Lots of Computer Chip Could Process Simulations “Faster Than Real-Time”

Lots of Computer Chip Could Process Simulations “Faster Than Real-Time”

Cerebras Systems has developed a Goliath computer chip that may be able to outperform the competition in specific tasks, published in a preprint paper (not yet peer-reviewed) between Cerebras and the National Energy Technology Laboratory (NETL) in RXIV and a collaboration Presented at the SC20 conference this week.  As smartphones and computers get smaller, there is pressure on technology companies to maintain and produce faster computer chips than ever before but smaller than their size or predecessors, however, one company still believes the better. Created to “revolutionize deep learning”, the CS-1 measures across 6.5 inches (21.6 cm), packs 1.2 trillion transistors, and, according to the company, rivals the supercomputer joule 2.0 (22nd fastest supercomputer), 200 times faster than the world) in a combustion simulation. In fact, this chip can be so fast that it can mimic an event faster than being real-time.

The company claims that CS-1 “can predict what is going to happen in the future faster than the laws of physics reveal the same results,” With the expectation of surpassing the chip in simulations.  Keeping fast-real-time performance true, the chip could use a large array of applications – potential use in power plants. The chip performs constant simulations and observations, making it possible for any CS-1-integrated system to predict the results of operating under certain conditions before it is possible. It would be revolutionary in modeling threat alert systems and scenes.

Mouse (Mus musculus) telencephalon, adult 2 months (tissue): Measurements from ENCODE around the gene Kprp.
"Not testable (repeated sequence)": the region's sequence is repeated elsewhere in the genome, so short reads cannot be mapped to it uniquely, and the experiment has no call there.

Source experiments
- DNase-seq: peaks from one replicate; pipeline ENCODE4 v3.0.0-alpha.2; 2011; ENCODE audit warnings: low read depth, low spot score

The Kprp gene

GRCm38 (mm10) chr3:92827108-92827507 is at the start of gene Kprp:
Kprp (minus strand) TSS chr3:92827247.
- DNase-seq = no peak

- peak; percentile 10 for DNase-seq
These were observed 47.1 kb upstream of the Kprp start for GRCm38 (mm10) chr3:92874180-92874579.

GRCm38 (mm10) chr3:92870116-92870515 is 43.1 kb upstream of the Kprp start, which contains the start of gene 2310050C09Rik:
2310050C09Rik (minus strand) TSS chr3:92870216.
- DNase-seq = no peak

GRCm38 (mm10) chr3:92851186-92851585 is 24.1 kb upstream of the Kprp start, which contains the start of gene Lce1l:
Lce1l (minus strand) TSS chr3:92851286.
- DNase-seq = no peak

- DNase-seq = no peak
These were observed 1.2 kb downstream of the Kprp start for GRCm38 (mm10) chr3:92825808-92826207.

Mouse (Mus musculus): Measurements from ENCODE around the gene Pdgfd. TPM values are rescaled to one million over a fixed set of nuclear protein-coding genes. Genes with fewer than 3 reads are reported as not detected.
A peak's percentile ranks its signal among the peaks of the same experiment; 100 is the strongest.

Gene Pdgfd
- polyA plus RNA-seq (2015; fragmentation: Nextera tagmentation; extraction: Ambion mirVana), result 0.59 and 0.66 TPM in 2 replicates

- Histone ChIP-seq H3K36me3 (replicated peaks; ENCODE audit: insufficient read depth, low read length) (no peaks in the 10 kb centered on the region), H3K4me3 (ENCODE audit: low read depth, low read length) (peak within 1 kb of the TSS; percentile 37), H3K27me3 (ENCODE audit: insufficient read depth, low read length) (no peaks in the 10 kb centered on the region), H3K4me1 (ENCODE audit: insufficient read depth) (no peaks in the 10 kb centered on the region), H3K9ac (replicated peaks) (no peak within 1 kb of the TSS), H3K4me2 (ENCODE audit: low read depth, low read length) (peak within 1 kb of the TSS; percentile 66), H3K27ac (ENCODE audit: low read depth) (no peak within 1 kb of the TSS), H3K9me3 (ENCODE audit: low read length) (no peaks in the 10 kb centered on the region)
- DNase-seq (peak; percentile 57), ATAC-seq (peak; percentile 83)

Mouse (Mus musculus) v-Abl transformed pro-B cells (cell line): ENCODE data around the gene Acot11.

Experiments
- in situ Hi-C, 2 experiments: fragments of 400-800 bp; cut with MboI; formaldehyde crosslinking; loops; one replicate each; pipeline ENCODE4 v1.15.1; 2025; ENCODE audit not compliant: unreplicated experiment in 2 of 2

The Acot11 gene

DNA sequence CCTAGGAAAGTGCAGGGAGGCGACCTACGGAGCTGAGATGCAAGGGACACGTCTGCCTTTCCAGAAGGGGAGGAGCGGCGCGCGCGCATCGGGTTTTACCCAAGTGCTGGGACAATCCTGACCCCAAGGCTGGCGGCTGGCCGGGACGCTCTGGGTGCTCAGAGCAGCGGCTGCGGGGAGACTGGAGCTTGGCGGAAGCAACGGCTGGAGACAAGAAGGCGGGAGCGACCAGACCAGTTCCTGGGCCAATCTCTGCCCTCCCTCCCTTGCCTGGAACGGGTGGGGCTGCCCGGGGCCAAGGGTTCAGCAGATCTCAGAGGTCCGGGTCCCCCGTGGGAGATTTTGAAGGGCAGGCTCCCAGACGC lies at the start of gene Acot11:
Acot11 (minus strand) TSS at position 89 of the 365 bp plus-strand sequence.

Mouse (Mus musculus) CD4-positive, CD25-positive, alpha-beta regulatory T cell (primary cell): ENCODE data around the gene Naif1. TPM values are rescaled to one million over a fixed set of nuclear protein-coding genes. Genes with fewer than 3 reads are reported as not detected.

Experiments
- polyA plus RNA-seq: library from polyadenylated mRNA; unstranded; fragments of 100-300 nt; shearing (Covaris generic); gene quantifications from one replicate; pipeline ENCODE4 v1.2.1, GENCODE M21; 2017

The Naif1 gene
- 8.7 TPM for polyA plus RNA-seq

So, how is the chip capable of such impressive performances? The more transistors, the more chips can work at the same time. Well, CS-1 is really, really big. Computer chips use transistors, which are smaller semiconductors that amplify or switch electronic signals to perform complex calculations.

The 100 GPU at NVIDA, the world’s second-largest chip, packs a whopping 54 billion transistors. That’s a pretty huge number but compares it to CS-1’s 1.2 trillion transistors.  Simply put, technology companies aim to constantly reduce the size of their components so that they can pack more transistors, effectively increasing the speed and raw processing power of their chips.

However, don’t expect to see a chip like this on your computer anytime soon. This type of single chip is used for very specific applications and you will probably see very different results in tasks not done like the architecture of the chip. It also attracts an impressive amount of power – 20 kilowatts is enough for a single chip, even though the power consumption of joule 2.0 is only a fraction.

It will be interesting to follow whether single-chip designs become the new standard for scientific modeling, or the huge new supercomputers that come soon, more applicable to the wide array of essential work required of a supercomputer, despite having extremely niche skills.